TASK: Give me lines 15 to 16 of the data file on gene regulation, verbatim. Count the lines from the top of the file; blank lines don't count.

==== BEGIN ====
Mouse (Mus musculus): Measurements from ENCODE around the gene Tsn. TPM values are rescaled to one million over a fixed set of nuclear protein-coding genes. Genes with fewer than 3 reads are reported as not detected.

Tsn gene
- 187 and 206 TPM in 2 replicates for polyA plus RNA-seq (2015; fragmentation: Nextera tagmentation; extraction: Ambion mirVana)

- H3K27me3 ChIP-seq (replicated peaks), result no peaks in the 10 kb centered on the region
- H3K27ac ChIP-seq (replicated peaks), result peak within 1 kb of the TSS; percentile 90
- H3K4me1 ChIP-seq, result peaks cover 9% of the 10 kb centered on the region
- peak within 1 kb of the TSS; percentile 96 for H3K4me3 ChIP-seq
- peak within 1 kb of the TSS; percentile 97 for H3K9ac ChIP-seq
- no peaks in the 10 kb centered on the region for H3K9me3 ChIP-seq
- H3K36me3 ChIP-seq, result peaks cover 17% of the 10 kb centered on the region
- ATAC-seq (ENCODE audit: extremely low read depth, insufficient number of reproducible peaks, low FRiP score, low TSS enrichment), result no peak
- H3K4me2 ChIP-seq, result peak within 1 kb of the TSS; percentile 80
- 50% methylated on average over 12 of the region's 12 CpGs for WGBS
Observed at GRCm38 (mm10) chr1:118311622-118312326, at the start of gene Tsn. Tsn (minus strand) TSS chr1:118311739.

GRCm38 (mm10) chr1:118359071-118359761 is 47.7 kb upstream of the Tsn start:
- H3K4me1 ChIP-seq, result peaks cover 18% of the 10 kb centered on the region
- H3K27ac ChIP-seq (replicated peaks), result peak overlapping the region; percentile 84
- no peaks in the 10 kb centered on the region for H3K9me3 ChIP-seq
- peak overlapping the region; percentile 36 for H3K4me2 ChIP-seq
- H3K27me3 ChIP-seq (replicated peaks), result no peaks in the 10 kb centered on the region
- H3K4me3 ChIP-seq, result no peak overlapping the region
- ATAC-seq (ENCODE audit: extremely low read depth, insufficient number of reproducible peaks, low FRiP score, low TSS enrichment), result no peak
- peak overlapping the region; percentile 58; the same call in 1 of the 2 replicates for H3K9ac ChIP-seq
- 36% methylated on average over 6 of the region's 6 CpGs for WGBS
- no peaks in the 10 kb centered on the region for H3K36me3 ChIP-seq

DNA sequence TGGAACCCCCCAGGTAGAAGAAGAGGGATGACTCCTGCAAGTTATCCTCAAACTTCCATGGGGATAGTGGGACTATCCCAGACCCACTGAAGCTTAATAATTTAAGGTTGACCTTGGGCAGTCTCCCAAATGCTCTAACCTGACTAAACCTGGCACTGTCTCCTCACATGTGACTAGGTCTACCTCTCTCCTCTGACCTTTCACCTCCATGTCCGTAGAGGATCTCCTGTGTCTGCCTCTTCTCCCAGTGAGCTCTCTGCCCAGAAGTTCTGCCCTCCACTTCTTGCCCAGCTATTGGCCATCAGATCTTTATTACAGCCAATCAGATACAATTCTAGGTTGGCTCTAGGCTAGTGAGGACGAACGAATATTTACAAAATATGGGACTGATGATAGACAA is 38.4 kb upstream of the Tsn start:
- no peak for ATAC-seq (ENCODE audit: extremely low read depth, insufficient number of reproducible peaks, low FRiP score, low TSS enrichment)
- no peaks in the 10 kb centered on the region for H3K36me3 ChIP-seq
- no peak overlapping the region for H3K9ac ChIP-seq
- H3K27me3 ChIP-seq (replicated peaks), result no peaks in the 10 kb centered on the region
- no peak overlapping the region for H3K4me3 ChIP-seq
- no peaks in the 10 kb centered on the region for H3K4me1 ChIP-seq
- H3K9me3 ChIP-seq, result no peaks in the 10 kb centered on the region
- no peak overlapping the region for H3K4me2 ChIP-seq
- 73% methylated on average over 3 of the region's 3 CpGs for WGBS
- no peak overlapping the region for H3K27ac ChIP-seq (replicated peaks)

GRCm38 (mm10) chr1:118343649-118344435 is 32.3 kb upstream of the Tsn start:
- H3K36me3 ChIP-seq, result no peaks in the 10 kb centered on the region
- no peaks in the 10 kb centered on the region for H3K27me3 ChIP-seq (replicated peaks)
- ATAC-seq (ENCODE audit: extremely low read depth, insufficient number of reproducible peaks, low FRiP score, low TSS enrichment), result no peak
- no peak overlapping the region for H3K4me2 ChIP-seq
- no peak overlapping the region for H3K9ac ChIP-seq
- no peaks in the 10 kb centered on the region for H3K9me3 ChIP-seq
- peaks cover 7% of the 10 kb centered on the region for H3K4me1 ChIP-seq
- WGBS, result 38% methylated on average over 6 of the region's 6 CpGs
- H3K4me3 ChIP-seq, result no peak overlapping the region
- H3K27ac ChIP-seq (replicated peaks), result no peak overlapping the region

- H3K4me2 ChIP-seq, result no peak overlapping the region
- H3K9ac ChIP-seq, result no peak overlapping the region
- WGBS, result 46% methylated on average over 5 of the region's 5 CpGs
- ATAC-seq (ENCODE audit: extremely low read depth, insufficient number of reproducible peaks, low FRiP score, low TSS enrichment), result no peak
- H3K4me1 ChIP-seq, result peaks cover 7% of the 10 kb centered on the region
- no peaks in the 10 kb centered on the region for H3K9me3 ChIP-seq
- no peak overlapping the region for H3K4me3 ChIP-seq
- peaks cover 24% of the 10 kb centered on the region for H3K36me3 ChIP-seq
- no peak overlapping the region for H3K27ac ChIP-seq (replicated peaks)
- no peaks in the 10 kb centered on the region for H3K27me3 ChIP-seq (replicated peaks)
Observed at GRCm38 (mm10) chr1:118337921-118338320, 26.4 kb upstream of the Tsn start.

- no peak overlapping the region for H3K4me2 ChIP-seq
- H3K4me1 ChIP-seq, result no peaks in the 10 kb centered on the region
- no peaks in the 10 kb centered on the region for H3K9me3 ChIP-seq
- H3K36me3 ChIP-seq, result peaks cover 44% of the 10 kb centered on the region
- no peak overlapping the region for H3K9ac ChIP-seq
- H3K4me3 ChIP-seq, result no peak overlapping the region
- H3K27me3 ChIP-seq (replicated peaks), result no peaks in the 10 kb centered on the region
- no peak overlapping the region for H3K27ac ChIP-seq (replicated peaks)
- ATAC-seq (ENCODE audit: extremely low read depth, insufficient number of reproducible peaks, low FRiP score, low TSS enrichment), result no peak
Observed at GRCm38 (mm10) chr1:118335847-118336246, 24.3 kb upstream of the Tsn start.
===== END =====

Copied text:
GRCm38 (mm10) chr1:118359071-118359761 is 47.7 kb upstream of the Tsn start:
- H3K4me1 ChIP-seq, result peaks cover 18% of the 10 kb centered on the region